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I know that titles are truncated at or around 70 characters in Google but does anyone know if the entire title is read? If you have a title that is say 90 characters long and you have a keyword in the portion of the title over the 70 character limit will Google (or any other engine) see that you have used that keyword and give you credit for it?
Developing an Effective <title> element
I think we can safely assume that Google will read a title at 90 characters in length. But, how Google weighs that title is another factor. Typically primary keyword phrases should be at the beginning of the title. Anything at the end, if not specific to the beginning of the title, may not produce the results you are expecting.
For example, if you just dropped a few secondary keywords at the end of the title for the sake of it. I don't think that will yield the results you'd be looking for. ;)
Even though google truncates it do they count it for SEO?
Yes. Unfortunately I don't think any of us know what the actual character count is before Google goes into ignore mode.
I don't suppose that would be a hard thing to test.
joined:Nov 11, 2000
So I guess I would ask: Has anyone done that testing? Is there any imperial data to support keywords being used in a title tag that are over the truncation point for display are still giving some SEO juice. So they are not displayed in the SERPs but are still helping get them in to the results.
Drew - This won't be "imperial" (I haven't risen that high up in the pantheon ;) ), but, from empirical data I can said what I said in the thread pageone mentions... that, the longer the title and the more competitive the phrase you're targeting, the more other factors come into play. I suggest you reread the thread about what some of these are.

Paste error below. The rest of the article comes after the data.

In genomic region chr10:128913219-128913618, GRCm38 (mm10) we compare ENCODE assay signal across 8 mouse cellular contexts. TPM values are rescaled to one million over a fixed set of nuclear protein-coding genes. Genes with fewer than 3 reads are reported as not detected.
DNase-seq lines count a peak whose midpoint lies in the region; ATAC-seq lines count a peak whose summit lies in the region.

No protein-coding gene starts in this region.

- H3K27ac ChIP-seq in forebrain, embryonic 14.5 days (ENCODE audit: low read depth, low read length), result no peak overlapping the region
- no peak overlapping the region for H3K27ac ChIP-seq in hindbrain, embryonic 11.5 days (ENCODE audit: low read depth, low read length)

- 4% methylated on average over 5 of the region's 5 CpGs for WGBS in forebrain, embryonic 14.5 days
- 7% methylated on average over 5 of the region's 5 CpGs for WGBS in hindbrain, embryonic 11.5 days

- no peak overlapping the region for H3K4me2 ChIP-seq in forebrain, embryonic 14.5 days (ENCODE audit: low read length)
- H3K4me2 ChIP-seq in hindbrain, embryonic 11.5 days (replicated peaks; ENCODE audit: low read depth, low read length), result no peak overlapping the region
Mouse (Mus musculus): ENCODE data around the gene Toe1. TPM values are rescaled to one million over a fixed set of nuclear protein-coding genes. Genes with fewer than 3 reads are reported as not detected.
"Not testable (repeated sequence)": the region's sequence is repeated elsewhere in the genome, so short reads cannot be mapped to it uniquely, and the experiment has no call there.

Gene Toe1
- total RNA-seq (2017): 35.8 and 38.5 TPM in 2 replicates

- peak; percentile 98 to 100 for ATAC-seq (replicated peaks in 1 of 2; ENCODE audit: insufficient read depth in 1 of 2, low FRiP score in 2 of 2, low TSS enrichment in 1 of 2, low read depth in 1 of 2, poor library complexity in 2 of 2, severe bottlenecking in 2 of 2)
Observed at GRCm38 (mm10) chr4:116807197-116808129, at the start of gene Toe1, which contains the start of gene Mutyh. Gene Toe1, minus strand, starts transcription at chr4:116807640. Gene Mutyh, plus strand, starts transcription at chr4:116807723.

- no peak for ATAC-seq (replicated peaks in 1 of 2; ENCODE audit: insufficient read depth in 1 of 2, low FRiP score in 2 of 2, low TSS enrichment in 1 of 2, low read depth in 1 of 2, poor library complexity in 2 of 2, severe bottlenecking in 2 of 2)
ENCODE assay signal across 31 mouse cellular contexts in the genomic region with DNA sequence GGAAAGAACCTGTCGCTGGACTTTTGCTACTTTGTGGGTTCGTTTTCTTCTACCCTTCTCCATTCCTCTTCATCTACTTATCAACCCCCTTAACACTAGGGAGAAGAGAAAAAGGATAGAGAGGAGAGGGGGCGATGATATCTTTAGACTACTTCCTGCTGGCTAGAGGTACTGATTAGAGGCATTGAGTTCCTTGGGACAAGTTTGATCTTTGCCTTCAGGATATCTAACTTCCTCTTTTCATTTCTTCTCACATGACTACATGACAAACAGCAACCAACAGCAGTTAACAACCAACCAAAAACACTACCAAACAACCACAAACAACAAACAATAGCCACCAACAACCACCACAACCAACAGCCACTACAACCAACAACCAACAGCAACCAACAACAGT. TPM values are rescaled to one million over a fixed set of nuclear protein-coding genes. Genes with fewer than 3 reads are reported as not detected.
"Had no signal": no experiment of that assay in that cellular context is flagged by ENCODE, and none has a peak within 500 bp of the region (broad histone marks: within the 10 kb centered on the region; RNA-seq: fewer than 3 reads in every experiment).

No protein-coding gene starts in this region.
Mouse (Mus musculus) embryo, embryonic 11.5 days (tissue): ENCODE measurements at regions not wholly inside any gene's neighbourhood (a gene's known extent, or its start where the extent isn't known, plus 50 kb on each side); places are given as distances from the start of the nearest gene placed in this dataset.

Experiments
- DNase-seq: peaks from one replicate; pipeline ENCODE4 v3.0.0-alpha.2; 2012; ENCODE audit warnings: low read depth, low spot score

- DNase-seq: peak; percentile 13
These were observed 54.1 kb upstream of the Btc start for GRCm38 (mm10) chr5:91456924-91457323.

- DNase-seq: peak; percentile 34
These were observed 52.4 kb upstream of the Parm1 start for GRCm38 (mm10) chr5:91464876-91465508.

I haven't taken it to a precise cutoff point, not even to 90 characters, because there are benefits to keeping the title shorter, but Google does appear to look at words over the roughly 63 characters it displays.
but, from empirical data I can said what I said in the thread pageone mentions
I was told by two people that the length is not that important.
Actually from testing done in the past, the results would lead you to think otherwise. That shorter titles outperform longer titles.
It's actually a moot argument. The goal when writing effective <title> elements is to make it as short and succinct as possible. If you've got to worry about character counts and what is getting indexed, then you might have a few too many words in your title.
I seriously doubt that any ground breaking testing could be done in this area. You're talking about one of hundreds of factors that determine the relevance of a page. With the title being one of the most important elements, why even take the chance of crossing the threshold? What purpose would it serve?
And that even though engines such as Google will truncate the title.
Hmmm, if I were scanning search results, I'd expect to find the term I was searching for within the page title. If it is in the portion that is truncated, I'm not going to see it. Titles are meant to be short and "clickable". If you've got 10, 12, 15 words in a title, then there may be a problem. For one, I think there is a dilution factor involved if the title is "too long".
The data after the truncated portion is still indexed and will still help rankings.
I'd go as far as saying the entire title is indexed. Though I wouldn't commit to the "still help rankings" part.
It's really hard for me to sit here and think of titles out loud that would pass whatever limits may be in place. A title is not a sentence. It is typically 3-7 words that "succinctly" describes the page overall.